In this case, an employee made two Facebook posts on the same day and one of them ended with his termination. According to a Client Alert by Pillsbury Winthrop Shaw Pittman LLP, the dealership was holding an event to introduce a new BMW model. At a meeting prior to the event, the employee and one of his co-workers disagreed with the dealership’s decision to have a hot dog cart at the event rather than more upscale catering. The employee on the day of the event took pictures of the hot dog cart and posted the photos on his Facebook page with the post “I was happy to see that Knauz went “All Out” for the most important launch of a new BMW in years . . . but to top it all off . . . the Hot Dog Cart. Where our clients could attain an overcooked Weiner and a stale bunn [sic].”
The same employee took pictures of an accident at an adjacent Land Rover Dealership (also owned by Knauz Motors) where a customer’s 13-year-old son drove a Land Rover into a pond. The employee posted the pictures on his Facebook page with the caption: “This is your car. This is your car on drugs.” After the dealership learned of the employee’s Facebook posting, he was terminated.
The NLRB Board ruled that the termination for the posting of the pictures of the accident was not an infringement of the employee’s rights under the NLRA. The accident postings were neither protected nor concerted activity since the employee did not discuss the postings with any other employees. Also, the accident posting had no connection to any employee’s terms and conditions of employment.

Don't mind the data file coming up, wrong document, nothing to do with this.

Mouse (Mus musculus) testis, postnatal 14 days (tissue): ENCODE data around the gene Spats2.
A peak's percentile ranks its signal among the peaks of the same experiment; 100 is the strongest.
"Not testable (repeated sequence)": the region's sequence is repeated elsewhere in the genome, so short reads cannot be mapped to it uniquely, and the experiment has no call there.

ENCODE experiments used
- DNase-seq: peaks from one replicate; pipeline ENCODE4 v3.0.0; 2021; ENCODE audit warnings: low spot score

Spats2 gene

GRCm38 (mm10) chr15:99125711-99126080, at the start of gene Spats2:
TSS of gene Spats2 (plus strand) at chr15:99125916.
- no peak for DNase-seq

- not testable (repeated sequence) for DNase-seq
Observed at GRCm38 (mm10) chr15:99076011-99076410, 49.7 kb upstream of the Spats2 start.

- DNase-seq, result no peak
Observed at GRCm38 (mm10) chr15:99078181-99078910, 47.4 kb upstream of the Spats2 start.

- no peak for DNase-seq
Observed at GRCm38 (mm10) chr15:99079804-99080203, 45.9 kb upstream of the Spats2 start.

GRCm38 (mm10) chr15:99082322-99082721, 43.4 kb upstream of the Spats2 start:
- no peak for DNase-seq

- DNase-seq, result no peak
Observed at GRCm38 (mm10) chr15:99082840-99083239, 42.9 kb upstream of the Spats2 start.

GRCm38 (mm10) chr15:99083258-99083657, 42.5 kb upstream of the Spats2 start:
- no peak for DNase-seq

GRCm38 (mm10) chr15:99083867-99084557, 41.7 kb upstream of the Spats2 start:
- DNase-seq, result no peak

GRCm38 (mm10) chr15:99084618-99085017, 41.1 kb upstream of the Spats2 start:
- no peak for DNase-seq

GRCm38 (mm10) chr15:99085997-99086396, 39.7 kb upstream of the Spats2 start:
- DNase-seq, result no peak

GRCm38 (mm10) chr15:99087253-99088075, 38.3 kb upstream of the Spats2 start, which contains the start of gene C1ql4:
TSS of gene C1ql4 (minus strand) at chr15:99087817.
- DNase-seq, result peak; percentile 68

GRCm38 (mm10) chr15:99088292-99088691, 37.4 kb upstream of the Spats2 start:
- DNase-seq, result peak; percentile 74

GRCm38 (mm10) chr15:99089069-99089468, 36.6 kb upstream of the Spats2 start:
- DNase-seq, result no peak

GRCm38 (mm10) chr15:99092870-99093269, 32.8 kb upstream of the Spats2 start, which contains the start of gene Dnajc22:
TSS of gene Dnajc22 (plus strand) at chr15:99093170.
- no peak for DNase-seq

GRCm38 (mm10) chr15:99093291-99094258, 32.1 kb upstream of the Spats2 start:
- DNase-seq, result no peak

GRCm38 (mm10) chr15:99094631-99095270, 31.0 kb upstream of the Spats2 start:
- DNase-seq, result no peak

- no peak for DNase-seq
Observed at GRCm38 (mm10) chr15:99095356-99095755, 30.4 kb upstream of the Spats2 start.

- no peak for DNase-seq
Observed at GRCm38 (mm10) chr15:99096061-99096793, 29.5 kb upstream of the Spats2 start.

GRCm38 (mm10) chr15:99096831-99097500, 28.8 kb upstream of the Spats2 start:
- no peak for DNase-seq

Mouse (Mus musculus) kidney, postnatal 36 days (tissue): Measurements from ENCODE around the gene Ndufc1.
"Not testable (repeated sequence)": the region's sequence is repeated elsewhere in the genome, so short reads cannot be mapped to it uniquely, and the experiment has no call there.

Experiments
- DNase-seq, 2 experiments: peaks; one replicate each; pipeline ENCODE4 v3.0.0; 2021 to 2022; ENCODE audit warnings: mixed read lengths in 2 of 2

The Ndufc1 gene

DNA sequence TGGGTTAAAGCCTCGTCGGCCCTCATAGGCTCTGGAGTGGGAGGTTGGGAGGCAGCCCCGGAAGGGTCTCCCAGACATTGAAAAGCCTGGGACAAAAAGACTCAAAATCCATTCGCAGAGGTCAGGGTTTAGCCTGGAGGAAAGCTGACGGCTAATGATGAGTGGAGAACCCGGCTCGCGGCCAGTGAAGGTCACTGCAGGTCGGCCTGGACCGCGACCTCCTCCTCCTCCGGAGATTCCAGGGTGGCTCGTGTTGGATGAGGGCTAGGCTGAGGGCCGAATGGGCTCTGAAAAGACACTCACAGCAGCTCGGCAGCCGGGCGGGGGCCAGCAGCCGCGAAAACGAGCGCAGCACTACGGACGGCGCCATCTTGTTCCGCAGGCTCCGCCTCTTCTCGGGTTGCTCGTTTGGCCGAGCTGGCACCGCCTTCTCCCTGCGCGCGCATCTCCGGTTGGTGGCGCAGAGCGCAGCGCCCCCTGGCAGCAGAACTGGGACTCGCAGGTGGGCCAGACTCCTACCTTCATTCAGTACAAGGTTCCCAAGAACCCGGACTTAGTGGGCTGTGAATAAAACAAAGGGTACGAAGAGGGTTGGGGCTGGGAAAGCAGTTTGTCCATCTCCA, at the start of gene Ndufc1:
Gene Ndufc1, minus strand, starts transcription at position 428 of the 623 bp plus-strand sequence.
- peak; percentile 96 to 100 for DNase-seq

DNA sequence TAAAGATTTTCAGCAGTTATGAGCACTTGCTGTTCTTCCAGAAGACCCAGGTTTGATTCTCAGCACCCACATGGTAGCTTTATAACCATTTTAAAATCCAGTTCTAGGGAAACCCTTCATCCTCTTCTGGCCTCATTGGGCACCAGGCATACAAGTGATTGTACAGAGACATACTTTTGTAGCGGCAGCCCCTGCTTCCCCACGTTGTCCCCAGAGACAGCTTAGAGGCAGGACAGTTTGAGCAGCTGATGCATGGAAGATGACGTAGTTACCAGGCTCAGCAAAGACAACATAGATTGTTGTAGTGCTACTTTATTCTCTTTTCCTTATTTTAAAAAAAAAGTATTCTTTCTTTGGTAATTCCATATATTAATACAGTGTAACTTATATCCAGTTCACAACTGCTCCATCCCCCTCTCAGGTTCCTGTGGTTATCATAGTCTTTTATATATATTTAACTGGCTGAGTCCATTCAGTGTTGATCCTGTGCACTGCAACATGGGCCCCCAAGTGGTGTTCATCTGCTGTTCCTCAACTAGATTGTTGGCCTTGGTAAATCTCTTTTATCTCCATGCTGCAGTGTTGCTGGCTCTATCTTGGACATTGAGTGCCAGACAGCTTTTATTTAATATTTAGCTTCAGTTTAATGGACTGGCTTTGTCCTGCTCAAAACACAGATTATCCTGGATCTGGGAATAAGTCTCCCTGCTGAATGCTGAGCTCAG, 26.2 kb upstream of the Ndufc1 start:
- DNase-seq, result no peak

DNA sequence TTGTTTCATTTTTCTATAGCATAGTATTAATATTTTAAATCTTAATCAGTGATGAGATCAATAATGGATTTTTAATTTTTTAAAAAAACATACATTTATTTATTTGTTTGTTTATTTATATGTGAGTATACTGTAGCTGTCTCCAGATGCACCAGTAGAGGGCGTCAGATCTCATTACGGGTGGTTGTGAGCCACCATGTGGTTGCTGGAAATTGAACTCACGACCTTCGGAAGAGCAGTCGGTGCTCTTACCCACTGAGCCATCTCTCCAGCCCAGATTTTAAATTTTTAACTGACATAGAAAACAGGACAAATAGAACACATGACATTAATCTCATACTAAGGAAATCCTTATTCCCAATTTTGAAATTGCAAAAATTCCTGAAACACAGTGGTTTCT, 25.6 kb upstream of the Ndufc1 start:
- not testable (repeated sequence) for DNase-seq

While reviewing the part of the case pertaining to the sales event, the NLRB determined that the employee’s postings were protected concerted activity. The employee had discussed his concerns about the sales event with other employees and the event could have an effect upon his compensation.
The Board found in a 2-1 vote that the dealership’s “Courtesy Rule” violated Section 7 of the NLRA. The policy stated:
Courtesy is the responsibility of every employee. Everyone is expected to be courteous, polite and friendly to our customers, vendors and suppliers, as well as to their fellow employees. No one should be disrespectful or use of profanity or any other language which injures the image or reputation of the Dealership.
The Board believed that employees would responsibly construe the broad prohibition against disrespectful conduct and language that injures the dealership as encompassing Section 7 activity (employees’ right to make statement objecting to their working conditions).
Bottom Line – Your social media policy cannot prohibit employees from making damaging or disrespectful statements about their employer. You need to include an indication that protected communications and activities are excluded from the policy.